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Brush finishing stainless steel
Q. I am fabricating a 3 foot railing for a bridge. The railing will be very similar to the everyday stair or walkway wrought iron railing. I would like the railing to match my barbecue that has a brushed stainless steel finish. I am assuming that I should use stainless steel material for strength as opposed to Aluminum. I am going to use round tubing, 1 1/4 dia., and 3/4 dia. How do I get the finish of raw stainless steel tubing to have a nice brushed finish? Is it a plating or good ole sandpaper and some type of finish coating. I have zero knowledge regarding this.....
Thank you,John Rushton
Hobbyist - Phoenix, Arizona
A. Brush finishes are indeed done with sandpaper (or artificial sandpapers like Scotchbrite). Usually, though, they are not done in thin swaths by hand or with hand-held sanders, but with a wide belt (up to several foot wide) and one quick scrrrittcchh. These sanding machines are sometimes called "Timesavers" =>
On small parts you may be able to do alright with a quick scrrrittcchh from a hand-held belt sander, but on a long part I think you will find it hard to not have bands where the scratches overlapped.
Ted Mooney, P.E. RET
Pine Beach, New Jersey
A. I run a small fabrication shop, and deal with stainless on occasion. It will wear out sanding discs quickly but they will work to remove the mill scale. Use 60 grit as any coarser will leave scratches that are very difficult to remove. The 60 grit will also remove grinder marks. Don't let the metal get overheated, as this could affect the final finish characteristics including corrosion resistance. Then work through 80, and 120 grits. I use an angle grinder, and small right angle grinder on flat surfaces. Then start with scotch brite pads beginning with the coarse and working up to the blue or grey for the highest finish. These I also mount on the angle grinder with a 5" hook and loop backer pad, or for the mini grinder I use the 3M roloc pads in 3" or 2" diameter (these also require a special 1/4" arbor backer pad, but you can use the 2" backer for the 3" pad with success especially in high contour areas). All available through MSC, Grainger, or Mcmaster Carr, and online. I spray WD-40 [linked by editor to product info at Amazon] on the work while sanding and polishing with the scotch brite pads. As a final touch hand rub the steel with a square pad of scotch brite and wd-40 then wipe clean.
- Bloomfield, Connecticut
A. A quick and easy way to put round brushed grain lines onto s/s round tubing is get old hand belt sander (wood or metal is fine).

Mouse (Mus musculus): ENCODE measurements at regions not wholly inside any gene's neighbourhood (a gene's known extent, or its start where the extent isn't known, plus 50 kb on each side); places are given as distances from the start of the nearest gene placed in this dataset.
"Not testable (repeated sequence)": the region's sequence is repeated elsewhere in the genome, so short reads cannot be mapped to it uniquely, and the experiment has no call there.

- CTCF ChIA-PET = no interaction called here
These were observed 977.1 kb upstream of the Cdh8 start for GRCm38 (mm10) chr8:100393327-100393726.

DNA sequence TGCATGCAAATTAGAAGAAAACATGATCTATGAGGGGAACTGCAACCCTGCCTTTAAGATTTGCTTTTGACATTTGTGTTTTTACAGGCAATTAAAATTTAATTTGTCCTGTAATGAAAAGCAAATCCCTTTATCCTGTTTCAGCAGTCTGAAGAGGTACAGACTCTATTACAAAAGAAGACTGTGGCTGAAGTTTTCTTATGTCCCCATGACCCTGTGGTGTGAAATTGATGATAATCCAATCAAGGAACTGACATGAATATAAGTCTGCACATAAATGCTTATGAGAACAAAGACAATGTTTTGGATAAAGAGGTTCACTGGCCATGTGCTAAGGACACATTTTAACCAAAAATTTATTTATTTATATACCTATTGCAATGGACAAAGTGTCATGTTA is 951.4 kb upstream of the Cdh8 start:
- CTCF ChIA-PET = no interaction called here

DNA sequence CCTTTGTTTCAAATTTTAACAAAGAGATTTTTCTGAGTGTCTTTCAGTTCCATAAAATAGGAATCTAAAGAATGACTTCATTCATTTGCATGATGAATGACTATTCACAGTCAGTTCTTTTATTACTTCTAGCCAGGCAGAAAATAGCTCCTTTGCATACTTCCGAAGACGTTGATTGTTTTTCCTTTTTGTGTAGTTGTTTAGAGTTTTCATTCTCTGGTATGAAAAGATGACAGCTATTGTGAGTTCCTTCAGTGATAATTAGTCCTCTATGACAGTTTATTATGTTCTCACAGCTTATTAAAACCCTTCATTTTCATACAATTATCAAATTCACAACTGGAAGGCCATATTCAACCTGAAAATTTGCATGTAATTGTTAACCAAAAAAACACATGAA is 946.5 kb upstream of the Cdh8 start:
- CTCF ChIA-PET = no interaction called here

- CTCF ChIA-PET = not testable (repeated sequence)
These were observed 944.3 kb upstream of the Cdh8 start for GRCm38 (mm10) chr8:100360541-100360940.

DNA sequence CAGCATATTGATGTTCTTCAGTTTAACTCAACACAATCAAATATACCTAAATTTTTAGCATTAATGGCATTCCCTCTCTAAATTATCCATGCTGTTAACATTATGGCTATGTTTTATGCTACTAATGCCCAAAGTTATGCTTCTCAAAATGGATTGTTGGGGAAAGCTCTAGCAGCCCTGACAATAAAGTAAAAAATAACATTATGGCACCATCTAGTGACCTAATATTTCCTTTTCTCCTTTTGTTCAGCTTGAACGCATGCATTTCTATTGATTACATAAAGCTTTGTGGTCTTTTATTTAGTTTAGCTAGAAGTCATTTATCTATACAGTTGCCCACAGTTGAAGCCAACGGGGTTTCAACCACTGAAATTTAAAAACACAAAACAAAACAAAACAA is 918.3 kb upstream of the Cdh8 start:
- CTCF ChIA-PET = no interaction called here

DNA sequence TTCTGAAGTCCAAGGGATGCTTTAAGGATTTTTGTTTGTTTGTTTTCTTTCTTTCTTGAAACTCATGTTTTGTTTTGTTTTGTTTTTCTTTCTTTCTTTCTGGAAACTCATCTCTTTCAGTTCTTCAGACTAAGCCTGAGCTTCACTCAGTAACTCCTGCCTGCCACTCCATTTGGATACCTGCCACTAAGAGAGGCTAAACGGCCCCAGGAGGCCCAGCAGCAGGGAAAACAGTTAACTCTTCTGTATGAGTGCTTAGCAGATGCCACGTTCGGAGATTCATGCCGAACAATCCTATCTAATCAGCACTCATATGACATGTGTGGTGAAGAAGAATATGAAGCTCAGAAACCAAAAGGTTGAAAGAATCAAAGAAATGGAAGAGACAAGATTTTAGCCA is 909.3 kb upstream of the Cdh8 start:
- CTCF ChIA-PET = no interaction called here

1) Flip the abrasive belt inside out so the abrasive is on the inner surface.
2) Clamp the tubing in a vise horizontally
3)Put the reversed abrasive belt over the tubing (so that the tubing is now going through the belt.
4) Put the DRIVE wheel of the belt sander through the other end of the abrasive belt (Note: the inner abrasive side of the belt will be contacting the drive wheel so it is best to use a sander with a rubber drive wheel)
5) Pull the sander toward you to taught (reduce slack) the belt.
6) Pull the trigger on the sander slowly and work it over the length of the tubing.
7) Be careful and learn the movement of this rig. After a little practice you should be able to do a pretty good job.
We use a modified version of a sander with release/reconnect belts to to touch-up and process handrails on site. Works really well.
All this being said if the handrail is straight with no bends or welds on it yet. Chuck it in a lathe (couple hundred RPM) Then use the belt sander on it with the two set to rotate in opposite directions. Work your way down the length.
We use this method for 20 foot lengths of Schedule 40 2" pipe with no problems.
electropolishing shop - North Vancouver, British Columbia, Canada
May 20, 2010
Q. Would the same process for sanding the flat surface above work for an unfinished aluminum angle? I have brushed aluminum and would like to match that finish. thanks!Clarinda Bisceglia
- San Mateo, California
January 12, 2011
Q. How can a uniform look of #4 brushed finish be achieved while applying the finish over stainless steel gauge sheet and stainless steel plate. Is there a reason why the finishes shouldn't look the same? How can finish roughness be controlled?George Hauner
architect - NYC, New York
January 30, 2013
Q. I am looking at various brushing processes on a stainless product and the question keeps being asked "how much material is removed during the brushing process?" Is there a formula to calculate this or some rule of thumb (i.e., brush time x pressure)? Thanks.Brian Chisholm
- Port Huron, Michigan
A. If you got a reply from me privately ignore this. I cannot answer your question without knowing more about what you are trying to accomplish. Also all mechanical systems have different materials of construction to affect surface finishes, plus there is the factor of applying pressure to the transfer media to the part or vice versa.
Nova Finishing Systems Inc.
April 19, 2013
Q. Working on a stainless steel box 14 gauge (.090). It's 19' X 16" x 12" with 3 doors. TIG welding very low heat works great -- but how do you keep this stuff from a heat stain (weld) and warping? And then how to replace or redo the brush finish? Thanks for any help.Jerry Snow
- Beaumont, California, USA
A. Sounds like you are going to have to use a hand held wheel system to remove the discoloration. Maybe try a wire brush wheel. Try the alum composition brushes first Maybe a coarse non-woven wheel can also achieve the results. Hopefully you can achieve the results you are looking for in one step.
Nova Finishing Systems Inc.